Trolling Drives Jigging



While contour maps highlight significant drop-offs, points, flats, and other structure that helps walleyes to feed they do not show everything. Shallow weed lines, rocks, and old shorelines are not always indicated even on the most high-definition versions. Heck, even finding these areas and identifying fish using Structure Scan can be tough. In this case trolling a crankbait through the area is actually the best method for figuring out a pattern for the day.
If the water is less than 10 feet deep long-lining a #7 Berkley Flicker Shad or Flicker Shad Jointed on 10-lb Berkley 8-Carrier braided line is an easy method to test the waters. These can be run on spinning tackle like the Cabela’s Prodigy 7’ medium action rod with the lure consistently hitting bottom or on trolling tackle with line counter reels at a specific depth. Cast out a few lines and work the flat, drop-off, shoreline, or weed line as fast as possible.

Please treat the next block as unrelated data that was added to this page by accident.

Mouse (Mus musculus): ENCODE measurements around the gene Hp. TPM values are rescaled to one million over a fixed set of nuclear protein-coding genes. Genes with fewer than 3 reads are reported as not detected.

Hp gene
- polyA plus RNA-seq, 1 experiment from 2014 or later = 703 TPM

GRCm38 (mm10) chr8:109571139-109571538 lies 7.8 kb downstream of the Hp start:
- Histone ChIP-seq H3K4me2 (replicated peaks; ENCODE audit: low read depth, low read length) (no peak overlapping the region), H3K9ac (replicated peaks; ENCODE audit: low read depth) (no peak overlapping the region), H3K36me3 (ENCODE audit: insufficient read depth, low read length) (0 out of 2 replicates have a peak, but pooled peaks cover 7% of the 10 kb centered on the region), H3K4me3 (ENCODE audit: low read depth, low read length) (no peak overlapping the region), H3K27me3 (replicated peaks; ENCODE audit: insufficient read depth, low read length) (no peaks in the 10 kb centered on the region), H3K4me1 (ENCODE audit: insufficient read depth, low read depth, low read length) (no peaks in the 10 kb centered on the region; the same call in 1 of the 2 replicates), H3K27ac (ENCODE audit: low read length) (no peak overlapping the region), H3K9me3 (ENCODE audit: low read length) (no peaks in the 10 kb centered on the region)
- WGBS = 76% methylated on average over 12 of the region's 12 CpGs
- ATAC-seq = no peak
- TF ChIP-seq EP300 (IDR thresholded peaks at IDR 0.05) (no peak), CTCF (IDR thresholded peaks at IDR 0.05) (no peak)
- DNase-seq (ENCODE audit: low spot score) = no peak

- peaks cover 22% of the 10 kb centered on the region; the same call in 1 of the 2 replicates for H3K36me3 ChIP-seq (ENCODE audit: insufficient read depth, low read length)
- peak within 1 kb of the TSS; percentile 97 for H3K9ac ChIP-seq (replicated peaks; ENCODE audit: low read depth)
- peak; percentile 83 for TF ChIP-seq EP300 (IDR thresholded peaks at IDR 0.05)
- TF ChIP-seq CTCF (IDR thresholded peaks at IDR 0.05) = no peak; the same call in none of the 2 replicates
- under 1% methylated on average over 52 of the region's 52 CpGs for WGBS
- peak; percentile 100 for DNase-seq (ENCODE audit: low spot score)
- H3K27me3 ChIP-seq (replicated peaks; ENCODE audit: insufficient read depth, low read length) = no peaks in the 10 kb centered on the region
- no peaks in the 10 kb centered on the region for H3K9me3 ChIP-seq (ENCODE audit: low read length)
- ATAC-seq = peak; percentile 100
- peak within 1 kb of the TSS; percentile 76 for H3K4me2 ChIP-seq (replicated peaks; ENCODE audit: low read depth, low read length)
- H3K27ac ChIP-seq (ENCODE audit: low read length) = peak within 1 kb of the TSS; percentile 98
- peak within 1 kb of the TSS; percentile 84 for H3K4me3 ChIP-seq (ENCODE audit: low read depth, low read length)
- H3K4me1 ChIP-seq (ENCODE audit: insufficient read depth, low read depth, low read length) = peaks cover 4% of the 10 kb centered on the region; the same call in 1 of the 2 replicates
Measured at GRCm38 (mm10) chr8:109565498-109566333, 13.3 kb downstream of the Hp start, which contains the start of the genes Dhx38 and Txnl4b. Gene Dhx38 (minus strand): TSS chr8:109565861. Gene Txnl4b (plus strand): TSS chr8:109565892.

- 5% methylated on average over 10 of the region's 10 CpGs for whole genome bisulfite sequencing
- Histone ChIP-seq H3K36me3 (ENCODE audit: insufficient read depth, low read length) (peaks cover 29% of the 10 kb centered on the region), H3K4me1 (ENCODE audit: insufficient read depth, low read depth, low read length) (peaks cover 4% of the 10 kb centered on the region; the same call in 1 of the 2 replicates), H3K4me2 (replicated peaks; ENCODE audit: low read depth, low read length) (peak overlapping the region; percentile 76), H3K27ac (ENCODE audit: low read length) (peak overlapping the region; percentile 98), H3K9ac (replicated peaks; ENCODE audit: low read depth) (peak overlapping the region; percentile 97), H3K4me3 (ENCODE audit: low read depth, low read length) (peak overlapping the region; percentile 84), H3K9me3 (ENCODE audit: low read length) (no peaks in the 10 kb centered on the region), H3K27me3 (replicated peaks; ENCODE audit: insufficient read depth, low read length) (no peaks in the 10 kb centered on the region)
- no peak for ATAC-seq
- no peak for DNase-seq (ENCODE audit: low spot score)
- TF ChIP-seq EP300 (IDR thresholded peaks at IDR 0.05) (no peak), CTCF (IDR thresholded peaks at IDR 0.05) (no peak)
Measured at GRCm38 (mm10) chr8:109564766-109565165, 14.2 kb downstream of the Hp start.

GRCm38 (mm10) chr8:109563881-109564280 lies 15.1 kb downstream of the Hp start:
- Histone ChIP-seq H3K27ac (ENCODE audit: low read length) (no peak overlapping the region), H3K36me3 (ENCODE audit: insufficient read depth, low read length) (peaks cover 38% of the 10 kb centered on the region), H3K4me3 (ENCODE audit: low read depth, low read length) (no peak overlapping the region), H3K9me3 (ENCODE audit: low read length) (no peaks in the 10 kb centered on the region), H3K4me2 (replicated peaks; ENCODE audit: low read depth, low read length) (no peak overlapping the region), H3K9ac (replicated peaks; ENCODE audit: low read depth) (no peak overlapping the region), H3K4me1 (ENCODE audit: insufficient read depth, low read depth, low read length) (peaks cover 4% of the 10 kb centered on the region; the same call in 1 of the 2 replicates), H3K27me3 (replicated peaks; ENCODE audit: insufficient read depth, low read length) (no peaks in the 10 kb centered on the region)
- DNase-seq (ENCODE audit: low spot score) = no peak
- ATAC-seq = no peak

If the water is much shallower, the new Berkley Flicker Shad Shallow is another option. If the area runs deeper, use lead core line, Off-Shore Tadpole or Snap weights, or the deeper-running Flicker Minnow to reach the fish.

We mark all bites with a waypoint on our Lowrance electronics. If we notice an area that seems to be getting most of the bites, (by our accumulation of waypoints). We’ll use the trolling motor to move the boat into that position and hold it the to accurately jig the whole area. We always keep two shorter Prodigy rods rigged with Bass Pro Shops XPS jigs, Berkley Snap jigs and a Berkley Gulp! Minnows to cast the area if we find that concentration of fish while we troll.
Walleyes rarely hunt alone so, just like when running and gunning deeper areas on a contour map, ten or twenty casts with a jig in the new trolling-found hot spot can produce a few extra fish. After the casting, drive around the area scanning for a reason for those fish to be there. This is how we find a small pile of rocks, an old foundation or shoreline, and other hints that help build a pattern so we can find the Next Bite.